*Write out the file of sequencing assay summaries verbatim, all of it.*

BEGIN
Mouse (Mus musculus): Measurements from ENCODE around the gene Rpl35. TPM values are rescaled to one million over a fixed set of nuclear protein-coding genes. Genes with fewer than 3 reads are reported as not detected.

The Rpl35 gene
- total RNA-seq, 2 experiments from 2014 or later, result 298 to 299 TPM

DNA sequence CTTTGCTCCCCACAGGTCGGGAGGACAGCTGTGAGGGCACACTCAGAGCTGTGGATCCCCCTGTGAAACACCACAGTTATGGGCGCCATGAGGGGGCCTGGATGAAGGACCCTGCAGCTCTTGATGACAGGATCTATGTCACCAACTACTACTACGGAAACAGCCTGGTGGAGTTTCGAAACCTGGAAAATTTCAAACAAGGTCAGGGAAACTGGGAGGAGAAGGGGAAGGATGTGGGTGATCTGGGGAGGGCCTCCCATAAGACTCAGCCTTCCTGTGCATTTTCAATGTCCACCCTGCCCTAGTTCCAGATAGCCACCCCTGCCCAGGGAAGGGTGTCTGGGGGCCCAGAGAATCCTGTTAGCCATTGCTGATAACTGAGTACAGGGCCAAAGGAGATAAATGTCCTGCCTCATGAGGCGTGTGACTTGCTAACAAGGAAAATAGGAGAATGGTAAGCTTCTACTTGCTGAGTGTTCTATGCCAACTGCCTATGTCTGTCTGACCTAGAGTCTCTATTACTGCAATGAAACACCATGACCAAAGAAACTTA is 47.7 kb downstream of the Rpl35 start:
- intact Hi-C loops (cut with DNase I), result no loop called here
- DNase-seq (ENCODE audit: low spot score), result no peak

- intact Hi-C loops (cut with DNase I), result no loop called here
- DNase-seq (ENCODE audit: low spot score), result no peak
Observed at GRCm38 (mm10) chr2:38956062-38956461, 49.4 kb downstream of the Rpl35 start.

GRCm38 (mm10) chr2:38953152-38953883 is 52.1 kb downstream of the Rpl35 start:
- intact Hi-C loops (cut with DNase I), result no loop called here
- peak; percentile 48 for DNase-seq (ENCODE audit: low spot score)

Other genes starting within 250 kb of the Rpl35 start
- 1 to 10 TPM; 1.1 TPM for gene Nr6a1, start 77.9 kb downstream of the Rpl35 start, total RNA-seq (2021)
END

Mouse (Mus musculus): Measurements from ENCODE around the gene Rpl35. TPM values are rescaled to one million over a fixed set of nuclear protein-coding genes. Genes with fewer than 3 reads are reported as not detected.

The Rpl35 gene
- total RNA-seq, 2 experiments from 2014 or later, result 298 to 299 TPM

DNA sequence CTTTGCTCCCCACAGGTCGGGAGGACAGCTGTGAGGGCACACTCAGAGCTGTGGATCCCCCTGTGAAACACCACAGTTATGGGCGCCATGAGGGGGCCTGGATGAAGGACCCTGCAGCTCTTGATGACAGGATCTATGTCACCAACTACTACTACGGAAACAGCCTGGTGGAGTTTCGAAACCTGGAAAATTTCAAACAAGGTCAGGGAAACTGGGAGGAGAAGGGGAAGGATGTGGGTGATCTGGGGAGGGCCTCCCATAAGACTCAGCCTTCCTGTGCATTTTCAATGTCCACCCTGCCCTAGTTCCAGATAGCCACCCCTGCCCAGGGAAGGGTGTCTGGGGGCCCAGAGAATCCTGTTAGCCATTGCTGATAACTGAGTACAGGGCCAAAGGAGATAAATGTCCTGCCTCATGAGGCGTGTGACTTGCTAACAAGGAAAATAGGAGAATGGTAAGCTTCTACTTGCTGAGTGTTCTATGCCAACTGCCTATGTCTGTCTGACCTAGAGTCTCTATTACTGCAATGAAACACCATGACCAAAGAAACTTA is 47.7 kb downstream of the Rpl35 start:
- intact Hi-C loops (cut with DNase I), result no loop called here
- DNase-seq (ENCODE audit: low spot score), result no peak

- intact Hi-C loops (cut with DNase I), result no loop called here
- DNase-seq (ENCODE audit: low spot score), result no peak
Observed at GRCm38 (mm10) chr2:38956062-38956461, 49.4 kb downstream of the Rpl35 start.

GRCm38 (mm10) chr2:38953152-38953883 is 52.1 kb downstream of the Rpl35 start:
- intact Hi-C loops (cut with DNase I), result no loop called here
- peak; percentile 48 for DNase-seq (ENCODE audit: low spot score)

Other genes starting within 250 kb of the Rpl35 start
- 1 to 10 TPM; 1.1 TPM for gene Nr6a1, start 77.9 kb downstream of the Rpl35 start, total RNA-seq (2021)